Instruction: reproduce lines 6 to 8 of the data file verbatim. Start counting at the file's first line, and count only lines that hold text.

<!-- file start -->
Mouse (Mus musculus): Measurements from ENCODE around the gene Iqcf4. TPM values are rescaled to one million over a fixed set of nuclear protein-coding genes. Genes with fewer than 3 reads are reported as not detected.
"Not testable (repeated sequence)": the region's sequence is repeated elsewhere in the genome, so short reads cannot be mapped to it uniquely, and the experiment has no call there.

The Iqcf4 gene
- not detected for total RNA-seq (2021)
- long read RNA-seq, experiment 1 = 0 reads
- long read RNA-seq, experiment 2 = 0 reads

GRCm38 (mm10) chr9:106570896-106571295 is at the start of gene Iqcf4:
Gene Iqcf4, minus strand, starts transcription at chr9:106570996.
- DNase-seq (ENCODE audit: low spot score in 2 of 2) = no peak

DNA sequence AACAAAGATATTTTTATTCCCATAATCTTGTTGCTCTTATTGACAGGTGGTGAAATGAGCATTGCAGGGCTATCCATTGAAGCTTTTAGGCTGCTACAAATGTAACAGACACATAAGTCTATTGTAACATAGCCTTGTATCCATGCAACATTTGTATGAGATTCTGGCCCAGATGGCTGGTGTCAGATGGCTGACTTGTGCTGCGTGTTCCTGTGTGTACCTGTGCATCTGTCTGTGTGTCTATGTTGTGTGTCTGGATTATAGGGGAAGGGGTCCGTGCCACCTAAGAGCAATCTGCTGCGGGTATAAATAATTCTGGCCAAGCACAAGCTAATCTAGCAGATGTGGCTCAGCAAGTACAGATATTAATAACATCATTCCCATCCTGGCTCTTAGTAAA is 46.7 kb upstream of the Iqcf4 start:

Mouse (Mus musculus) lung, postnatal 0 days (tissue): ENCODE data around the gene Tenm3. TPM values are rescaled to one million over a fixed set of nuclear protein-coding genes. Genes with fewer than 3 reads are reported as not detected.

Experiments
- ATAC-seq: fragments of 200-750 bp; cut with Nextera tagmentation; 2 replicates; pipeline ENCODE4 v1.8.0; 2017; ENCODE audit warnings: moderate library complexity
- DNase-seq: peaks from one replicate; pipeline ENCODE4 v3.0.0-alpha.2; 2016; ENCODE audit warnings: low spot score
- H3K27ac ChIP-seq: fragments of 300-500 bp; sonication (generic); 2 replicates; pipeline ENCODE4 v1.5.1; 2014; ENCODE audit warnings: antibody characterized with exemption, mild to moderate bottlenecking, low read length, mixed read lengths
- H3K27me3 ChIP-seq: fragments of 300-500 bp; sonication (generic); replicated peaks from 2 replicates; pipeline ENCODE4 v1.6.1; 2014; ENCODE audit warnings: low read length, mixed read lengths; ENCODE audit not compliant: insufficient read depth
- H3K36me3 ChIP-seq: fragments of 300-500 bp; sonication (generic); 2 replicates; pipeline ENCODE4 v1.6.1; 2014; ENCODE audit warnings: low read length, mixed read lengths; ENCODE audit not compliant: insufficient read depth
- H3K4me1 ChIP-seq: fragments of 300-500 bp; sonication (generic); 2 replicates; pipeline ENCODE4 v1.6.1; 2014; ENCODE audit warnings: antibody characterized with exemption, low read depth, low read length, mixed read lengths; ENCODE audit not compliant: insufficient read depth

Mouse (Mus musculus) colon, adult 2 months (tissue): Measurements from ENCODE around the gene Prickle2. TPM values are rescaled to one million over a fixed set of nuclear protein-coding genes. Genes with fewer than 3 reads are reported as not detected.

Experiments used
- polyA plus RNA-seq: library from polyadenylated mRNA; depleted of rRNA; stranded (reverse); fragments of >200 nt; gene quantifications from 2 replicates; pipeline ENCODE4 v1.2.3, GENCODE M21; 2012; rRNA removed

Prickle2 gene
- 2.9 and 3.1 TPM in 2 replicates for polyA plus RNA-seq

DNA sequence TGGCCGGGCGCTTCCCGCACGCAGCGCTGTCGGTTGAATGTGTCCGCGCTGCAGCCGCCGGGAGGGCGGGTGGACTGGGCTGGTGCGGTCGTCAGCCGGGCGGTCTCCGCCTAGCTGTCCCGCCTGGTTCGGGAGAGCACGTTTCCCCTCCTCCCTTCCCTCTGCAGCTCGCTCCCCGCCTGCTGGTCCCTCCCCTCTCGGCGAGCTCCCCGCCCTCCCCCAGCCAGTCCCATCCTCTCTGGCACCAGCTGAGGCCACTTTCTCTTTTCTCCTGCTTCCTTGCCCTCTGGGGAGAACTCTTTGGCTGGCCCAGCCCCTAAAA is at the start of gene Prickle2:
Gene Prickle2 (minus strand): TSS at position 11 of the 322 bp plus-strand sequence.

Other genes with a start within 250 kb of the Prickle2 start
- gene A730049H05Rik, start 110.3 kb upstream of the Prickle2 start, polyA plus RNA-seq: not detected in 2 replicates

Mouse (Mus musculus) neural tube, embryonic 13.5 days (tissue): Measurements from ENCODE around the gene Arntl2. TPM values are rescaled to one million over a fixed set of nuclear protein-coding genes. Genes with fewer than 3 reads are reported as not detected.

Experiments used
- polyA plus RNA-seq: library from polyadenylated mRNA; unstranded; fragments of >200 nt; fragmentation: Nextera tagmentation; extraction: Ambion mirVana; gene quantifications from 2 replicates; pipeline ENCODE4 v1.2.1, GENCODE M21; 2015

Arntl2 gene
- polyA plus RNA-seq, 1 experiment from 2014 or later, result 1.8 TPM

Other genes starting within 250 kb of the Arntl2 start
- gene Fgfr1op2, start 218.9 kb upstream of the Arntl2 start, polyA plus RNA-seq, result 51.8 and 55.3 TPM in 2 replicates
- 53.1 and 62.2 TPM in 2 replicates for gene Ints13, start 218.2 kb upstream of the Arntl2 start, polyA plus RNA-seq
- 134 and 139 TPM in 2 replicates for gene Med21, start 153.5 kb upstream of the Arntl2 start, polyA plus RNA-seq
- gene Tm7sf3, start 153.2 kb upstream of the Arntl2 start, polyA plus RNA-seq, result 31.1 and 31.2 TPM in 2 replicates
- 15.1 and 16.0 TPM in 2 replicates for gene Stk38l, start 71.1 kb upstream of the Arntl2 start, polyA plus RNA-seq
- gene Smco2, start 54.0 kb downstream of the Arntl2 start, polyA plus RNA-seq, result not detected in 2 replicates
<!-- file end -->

- long read RNA-seq, experiment 2 = 0 reads

GRCm38 (mm10) chr9:106570896-106571295 is at the start of gene Iqcf4:
Gene Iqcf4, minus strand, starts transcription at chr9:106570996.